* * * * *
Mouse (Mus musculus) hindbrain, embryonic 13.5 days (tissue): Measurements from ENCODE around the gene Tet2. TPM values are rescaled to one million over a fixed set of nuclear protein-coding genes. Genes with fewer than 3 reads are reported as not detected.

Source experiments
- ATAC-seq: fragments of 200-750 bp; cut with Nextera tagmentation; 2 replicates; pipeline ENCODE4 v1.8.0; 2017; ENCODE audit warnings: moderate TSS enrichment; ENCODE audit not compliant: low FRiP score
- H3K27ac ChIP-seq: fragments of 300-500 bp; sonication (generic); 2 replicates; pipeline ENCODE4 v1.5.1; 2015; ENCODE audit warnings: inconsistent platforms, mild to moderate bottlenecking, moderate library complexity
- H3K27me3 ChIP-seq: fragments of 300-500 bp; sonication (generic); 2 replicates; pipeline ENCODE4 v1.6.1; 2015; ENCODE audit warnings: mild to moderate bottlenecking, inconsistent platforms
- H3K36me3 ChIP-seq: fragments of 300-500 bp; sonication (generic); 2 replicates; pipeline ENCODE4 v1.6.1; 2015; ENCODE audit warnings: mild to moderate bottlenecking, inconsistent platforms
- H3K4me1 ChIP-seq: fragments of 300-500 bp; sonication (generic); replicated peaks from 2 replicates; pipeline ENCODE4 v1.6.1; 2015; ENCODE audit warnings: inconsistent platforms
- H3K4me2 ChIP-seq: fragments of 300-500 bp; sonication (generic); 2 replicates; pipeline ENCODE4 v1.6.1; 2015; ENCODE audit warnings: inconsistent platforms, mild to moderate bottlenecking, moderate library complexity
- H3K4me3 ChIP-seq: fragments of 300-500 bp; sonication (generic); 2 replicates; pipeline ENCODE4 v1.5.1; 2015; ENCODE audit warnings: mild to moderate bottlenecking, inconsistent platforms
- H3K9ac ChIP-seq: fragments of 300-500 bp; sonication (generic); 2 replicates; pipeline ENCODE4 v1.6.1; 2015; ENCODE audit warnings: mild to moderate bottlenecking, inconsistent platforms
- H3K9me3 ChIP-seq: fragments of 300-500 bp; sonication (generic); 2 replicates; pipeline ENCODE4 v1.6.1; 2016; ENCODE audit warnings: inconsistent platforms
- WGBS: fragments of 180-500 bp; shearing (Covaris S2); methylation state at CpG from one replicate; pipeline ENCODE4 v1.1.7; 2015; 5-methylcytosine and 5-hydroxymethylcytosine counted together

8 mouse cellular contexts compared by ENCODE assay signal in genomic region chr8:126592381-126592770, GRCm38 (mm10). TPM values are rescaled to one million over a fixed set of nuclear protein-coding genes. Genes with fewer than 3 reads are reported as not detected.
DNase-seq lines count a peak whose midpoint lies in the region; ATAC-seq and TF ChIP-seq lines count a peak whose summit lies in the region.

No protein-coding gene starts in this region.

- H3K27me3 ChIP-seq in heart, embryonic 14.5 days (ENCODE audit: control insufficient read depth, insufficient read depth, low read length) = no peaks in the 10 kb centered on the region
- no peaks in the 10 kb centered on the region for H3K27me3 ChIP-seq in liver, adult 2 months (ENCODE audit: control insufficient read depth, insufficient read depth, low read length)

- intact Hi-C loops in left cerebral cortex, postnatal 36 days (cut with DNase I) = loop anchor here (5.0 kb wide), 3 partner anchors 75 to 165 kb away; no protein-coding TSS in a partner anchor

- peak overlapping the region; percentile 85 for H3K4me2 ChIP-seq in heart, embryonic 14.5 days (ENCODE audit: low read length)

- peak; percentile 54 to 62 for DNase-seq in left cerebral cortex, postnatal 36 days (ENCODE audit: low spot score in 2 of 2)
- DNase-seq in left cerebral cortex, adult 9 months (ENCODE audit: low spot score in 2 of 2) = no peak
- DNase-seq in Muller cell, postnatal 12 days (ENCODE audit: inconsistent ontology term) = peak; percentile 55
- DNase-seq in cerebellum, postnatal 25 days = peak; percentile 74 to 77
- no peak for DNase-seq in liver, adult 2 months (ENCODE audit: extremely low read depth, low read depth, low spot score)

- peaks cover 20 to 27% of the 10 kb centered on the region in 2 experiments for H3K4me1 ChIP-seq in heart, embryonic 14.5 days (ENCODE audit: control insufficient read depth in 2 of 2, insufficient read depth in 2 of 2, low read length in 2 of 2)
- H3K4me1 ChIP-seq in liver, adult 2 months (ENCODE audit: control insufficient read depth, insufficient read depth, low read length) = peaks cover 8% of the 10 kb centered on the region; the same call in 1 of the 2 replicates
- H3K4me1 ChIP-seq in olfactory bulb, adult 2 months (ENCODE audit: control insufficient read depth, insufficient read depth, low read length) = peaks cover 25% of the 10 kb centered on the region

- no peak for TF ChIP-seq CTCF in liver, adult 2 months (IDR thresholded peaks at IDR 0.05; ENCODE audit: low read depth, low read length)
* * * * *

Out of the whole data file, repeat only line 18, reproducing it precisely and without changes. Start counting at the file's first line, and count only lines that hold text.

- intact Hi-C loops in left cerebral cortex, postnatal 36 days (cut with DNase I) = loop anchor here (5.0 kb wide), 3 partner anchors 75 to 165 kb away; no protein-coding TSS in a partner anchor